What kind of Cleveland sports fan am I? Well, I started putting together this playlist right after the Cavs lost Game 4 of the NBA Finals to the Golden State Warriors – and that little setback just evened the series.
You see, I’ve watched this sad story unfold over and over again. The Drive, The Fumble, The Shot, The Move, The Mesa Meltdown, The Dislocation, The Broken Kneecap, The Camera Lens Laceration, The Overwhelming Fatigue… In other words, I’m All-In – but with a few minor caveats aimed at protecting my fragile psyche from The Annual Cleveland Sports Comedown. So when the inevitable happened this Tuesday, I was well-prepared to move on with my life by listening to a few of my favorite songs about heartbreak and loss.
You took my joy, Stephen Curry, and I want it back. But I won’t take Lucinda Williams’ advice by looking for it in West Memphis, where local favorites the Grizzlies also blew a 2-1 advantage over the Warriors. Instead, I’ll just revel in the sheer menace of this song and others by strong-willed women who understand the power of the perfect kiss-off (remember Alanis Morissette?) No need for subtleties here… Sometimes the best way to deal with adversity is through a good, old-fashioned rant: Joy
If you’re going to plumb the depths of heartbreak, you might want to take the same approach as songwriters Hal David and Paul Hampton and go a little overboard, so to speak: “The lights in the harbor don’t shine for me; I’m like a lost ship adrift on the sea… the sea of heartbreak, lost love and loneliness, memories of your caress…” You get the picture. Just take me to the shores of Lake Erie where I can set off in a little dinghy with an 8-track of Johnny Cash and a handle of cheap vodka – I’ll figure out a way to put these NBA Finals behind me (or die trying). Sea of Heartbreak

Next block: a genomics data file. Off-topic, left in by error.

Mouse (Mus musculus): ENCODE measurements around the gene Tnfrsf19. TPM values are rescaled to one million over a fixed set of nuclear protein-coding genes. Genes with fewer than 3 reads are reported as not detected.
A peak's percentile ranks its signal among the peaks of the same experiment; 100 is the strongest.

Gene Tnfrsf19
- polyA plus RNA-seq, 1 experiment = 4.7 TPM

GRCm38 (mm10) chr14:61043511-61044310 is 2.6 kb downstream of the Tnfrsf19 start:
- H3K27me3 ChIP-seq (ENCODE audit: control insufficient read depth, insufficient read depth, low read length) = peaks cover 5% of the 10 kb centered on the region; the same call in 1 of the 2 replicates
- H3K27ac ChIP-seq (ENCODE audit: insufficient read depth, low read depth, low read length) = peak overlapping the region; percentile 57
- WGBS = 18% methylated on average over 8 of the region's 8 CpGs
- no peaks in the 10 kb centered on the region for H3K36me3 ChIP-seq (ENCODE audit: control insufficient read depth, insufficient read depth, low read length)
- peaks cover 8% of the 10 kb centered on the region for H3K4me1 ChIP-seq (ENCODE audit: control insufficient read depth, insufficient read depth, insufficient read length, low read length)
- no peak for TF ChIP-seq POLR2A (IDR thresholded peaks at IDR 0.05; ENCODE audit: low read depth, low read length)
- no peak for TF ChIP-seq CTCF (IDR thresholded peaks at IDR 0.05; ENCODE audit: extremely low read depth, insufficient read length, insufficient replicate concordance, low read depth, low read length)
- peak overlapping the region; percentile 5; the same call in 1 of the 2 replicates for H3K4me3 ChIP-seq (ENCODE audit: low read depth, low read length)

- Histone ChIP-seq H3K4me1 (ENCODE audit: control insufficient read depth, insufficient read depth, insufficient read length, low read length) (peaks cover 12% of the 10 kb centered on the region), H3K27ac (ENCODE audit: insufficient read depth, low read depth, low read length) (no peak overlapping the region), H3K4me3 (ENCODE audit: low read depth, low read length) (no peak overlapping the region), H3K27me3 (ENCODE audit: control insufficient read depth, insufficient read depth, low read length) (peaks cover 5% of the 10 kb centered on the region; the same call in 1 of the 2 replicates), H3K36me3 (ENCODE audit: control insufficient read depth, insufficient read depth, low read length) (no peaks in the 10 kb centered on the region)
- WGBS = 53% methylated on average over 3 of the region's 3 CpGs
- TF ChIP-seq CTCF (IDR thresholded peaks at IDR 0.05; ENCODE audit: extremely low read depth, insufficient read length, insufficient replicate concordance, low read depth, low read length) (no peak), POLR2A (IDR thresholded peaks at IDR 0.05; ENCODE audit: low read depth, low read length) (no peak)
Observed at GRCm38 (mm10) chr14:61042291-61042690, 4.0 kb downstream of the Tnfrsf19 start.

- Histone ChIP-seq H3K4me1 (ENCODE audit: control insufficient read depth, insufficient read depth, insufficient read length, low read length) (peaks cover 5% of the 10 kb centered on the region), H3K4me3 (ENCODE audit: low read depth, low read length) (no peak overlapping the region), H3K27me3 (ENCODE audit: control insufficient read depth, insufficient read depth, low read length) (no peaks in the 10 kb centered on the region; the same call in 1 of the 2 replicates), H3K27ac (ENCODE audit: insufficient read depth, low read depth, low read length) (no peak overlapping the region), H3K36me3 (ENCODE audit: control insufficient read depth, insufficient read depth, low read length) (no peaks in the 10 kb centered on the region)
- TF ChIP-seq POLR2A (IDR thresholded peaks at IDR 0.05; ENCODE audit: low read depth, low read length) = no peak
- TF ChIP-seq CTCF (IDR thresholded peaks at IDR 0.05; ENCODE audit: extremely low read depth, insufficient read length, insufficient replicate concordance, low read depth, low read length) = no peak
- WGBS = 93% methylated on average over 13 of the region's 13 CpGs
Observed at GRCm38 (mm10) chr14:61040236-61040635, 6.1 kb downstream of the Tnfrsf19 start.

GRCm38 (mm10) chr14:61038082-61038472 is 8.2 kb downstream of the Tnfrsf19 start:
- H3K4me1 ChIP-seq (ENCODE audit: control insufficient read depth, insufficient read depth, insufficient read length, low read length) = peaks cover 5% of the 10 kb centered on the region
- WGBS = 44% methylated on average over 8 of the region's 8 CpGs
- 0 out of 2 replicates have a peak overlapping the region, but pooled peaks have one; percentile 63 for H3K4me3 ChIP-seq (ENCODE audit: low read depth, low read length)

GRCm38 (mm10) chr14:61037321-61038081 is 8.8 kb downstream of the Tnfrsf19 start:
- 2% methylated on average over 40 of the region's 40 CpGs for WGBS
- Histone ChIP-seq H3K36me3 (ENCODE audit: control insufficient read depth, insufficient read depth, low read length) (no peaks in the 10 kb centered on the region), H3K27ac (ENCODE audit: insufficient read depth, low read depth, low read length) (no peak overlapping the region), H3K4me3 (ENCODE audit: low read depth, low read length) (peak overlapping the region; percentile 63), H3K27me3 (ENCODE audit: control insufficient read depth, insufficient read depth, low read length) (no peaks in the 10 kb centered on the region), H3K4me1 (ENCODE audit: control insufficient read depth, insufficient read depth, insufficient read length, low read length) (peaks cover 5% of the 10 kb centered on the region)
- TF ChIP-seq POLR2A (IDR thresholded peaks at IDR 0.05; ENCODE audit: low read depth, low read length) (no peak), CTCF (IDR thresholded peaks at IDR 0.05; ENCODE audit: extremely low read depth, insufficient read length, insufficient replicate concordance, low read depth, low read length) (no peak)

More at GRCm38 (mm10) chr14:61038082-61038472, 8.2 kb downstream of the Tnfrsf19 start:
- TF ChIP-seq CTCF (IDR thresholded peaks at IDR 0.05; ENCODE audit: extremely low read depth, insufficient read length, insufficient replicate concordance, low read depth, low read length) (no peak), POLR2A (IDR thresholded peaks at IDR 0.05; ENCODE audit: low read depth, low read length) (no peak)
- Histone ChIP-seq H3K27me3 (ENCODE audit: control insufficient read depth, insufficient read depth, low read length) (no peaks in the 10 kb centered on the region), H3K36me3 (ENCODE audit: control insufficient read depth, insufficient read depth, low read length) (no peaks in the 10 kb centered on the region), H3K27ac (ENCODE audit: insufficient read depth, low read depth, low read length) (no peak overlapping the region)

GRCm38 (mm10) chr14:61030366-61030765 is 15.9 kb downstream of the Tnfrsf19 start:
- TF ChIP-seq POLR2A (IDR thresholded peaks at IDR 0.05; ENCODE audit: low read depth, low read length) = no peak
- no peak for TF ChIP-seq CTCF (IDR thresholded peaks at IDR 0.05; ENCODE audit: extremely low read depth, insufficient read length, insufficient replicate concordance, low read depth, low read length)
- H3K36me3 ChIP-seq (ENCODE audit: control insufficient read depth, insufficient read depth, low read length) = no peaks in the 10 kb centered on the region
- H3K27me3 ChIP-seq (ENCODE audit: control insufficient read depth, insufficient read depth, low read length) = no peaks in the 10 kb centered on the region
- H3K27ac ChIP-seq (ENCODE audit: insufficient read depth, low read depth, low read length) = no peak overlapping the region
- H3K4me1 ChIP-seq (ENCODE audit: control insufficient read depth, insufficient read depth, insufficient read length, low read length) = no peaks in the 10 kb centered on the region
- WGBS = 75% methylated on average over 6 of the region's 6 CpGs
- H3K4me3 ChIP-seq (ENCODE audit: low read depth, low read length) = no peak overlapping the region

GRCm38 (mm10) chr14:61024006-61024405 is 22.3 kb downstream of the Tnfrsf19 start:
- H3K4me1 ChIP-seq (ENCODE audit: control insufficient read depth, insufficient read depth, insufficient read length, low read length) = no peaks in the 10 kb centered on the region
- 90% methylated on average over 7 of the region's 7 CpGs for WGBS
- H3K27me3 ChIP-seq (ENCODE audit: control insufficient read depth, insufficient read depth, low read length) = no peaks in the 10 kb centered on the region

Clevelanders love their rock ‘n roll. They also can appreciate the perennial loser’s lament, Man of Constant Sorrow. Why not find a way to marry these two great traditions? Thank you, Dwight Yoakam, for reading my mind. The tune was first published by Kentucky fiddler Dick Burnett back in 1913, then popularized by Ralph Stanley & the Clinch Mountain Boys in the 1950s. You might be familiar with a spirited cover by Dan Tyminski and “the Soggy Bottom Boys” from the hit soundtrack to the Coen Brothers’ film O Brother, Where Art Thou? There’s always room for one more interpretation, and Yoakam kicks the song into overdrive with this ill-mannered version from his excellent new album, Second Hand Heart. Every radio station in northeast Ohio should have this song on steady rotation right now. Man of Constant Sorrow
We Cavs fans are a civilized lot. We always offer a warm welcome to our worthy competitors from other communities and cheer their feats of athletic prowess along with those of our favorite sons. We squeal with delight at the dazzling exploits of NBA superstar Stephen Curry – especially those silly little tantrums he performs to help raise our spirits. And we never, ever question the decisions of referees who are dedicated to the fair and impartial execution of the game. Of course all that is complete bullshit… just a cheap set-up for a song by Yoakam’s mentor, Buck Owens, that seems to apologize for my current condition: Excuse Me (I Think I’ve Got a Heartache)